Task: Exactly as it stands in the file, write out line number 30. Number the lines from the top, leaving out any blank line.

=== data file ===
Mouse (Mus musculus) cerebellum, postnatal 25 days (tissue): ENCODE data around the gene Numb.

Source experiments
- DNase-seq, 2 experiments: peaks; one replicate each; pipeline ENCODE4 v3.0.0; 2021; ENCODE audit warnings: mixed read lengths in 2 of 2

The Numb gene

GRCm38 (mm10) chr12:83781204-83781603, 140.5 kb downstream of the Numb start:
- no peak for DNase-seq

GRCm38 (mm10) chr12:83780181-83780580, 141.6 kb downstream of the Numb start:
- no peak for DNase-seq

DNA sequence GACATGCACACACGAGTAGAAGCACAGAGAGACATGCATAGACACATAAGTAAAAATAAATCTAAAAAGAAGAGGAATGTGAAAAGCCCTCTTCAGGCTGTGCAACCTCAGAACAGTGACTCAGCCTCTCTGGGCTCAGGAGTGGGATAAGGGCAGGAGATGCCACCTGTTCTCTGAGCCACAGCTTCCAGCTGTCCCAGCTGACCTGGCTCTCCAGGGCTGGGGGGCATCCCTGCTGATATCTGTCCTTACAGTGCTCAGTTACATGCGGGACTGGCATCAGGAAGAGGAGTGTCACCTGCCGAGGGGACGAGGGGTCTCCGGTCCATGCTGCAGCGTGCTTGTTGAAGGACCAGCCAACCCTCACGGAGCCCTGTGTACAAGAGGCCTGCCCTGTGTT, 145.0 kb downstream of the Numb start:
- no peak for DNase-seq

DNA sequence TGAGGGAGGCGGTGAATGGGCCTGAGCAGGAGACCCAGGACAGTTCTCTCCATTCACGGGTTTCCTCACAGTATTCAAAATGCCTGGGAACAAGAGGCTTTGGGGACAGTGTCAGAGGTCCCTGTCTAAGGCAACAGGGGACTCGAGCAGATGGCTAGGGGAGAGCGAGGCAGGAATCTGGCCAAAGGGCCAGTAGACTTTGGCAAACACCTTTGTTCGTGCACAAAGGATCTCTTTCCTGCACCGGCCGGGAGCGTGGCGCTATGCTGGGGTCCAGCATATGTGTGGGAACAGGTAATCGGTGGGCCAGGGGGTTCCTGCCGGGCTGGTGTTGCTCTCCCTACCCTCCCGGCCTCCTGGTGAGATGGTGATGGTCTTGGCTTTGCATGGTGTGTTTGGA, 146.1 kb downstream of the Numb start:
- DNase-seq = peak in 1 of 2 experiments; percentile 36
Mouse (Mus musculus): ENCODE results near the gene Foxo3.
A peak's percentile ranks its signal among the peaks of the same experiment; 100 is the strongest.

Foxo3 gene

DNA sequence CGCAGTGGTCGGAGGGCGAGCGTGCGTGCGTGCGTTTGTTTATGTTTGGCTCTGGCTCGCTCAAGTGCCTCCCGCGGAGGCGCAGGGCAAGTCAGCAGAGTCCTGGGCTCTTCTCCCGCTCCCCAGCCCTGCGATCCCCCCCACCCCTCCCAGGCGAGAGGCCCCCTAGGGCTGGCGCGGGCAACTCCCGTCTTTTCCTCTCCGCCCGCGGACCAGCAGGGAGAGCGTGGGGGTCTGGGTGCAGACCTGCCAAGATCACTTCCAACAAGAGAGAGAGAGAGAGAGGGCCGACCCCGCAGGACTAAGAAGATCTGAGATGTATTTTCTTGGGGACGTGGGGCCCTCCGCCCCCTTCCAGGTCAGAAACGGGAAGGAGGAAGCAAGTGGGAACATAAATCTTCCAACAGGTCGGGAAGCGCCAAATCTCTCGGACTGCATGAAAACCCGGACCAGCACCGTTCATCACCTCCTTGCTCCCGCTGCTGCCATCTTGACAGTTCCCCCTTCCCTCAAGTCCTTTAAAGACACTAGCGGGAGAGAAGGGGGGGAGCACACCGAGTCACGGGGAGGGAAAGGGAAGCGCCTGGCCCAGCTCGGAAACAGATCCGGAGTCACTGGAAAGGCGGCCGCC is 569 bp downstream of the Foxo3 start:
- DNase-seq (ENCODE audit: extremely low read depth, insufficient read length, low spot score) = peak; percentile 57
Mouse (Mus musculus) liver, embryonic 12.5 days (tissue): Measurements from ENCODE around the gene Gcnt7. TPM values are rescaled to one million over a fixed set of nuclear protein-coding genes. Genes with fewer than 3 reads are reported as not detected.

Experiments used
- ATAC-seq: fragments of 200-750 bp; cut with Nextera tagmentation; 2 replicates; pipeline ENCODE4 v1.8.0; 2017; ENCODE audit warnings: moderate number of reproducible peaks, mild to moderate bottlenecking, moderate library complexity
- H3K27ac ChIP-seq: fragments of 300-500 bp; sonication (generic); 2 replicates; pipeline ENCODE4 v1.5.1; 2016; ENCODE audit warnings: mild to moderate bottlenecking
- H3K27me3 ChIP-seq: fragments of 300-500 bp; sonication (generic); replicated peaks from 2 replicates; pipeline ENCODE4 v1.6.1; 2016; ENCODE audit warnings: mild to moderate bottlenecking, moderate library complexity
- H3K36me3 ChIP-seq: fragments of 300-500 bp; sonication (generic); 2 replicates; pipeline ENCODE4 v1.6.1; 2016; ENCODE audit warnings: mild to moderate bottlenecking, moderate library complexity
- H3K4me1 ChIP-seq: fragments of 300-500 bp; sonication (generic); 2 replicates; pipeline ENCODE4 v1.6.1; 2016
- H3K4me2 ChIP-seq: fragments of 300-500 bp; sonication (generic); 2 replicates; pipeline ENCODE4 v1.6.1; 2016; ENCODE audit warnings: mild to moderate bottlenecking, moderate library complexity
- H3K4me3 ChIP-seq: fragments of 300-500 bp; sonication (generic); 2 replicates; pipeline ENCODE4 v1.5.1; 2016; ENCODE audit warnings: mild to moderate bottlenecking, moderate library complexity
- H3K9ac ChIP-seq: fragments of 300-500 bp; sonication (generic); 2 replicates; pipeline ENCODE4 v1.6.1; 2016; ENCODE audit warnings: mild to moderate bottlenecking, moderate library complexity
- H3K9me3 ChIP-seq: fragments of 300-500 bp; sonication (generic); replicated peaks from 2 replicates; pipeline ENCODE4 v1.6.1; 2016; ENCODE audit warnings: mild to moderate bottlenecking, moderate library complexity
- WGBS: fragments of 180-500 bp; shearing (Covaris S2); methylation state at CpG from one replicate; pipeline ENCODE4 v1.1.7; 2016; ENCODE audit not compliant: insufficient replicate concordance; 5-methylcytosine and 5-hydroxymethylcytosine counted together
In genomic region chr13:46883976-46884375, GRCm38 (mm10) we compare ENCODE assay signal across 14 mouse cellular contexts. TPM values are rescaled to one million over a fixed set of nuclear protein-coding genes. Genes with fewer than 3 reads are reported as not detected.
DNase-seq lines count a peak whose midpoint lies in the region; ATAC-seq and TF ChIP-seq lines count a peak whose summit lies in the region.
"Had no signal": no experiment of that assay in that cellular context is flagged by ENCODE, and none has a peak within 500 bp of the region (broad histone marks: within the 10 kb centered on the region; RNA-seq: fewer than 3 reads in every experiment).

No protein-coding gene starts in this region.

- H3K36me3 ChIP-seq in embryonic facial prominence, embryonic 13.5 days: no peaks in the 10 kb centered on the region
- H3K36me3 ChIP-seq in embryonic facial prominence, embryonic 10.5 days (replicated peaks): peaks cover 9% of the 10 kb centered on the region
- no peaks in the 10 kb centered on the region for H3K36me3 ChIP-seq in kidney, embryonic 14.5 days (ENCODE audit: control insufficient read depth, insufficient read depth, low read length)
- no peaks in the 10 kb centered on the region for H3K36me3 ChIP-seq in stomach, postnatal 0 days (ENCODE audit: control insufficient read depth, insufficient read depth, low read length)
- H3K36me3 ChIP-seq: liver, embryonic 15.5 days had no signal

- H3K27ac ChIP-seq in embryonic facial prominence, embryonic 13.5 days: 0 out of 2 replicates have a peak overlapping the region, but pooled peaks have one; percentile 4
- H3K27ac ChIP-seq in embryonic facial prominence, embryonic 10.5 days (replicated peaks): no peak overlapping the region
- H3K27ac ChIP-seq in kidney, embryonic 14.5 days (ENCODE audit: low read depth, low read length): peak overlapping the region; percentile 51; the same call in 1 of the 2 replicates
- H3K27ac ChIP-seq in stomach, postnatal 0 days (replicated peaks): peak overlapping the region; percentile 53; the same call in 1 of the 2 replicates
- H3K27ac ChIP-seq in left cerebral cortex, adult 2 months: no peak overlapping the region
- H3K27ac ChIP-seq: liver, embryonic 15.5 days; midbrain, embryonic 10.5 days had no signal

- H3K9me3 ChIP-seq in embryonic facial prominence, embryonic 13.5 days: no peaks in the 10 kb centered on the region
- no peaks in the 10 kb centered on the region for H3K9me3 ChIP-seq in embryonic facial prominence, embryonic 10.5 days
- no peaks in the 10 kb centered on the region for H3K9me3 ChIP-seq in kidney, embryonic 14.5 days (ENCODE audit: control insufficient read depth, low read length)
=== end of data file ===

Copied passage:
In genomic region chr13:46883976-46884375, GRCm38 (mm10) we compare ENCODE assay signal across 14 mouse cellular contexts. TPM values are rescaled to one million over a fixed set of nuclear protein-coding genes. Genes with fewer than 3 reads are reported as not detected.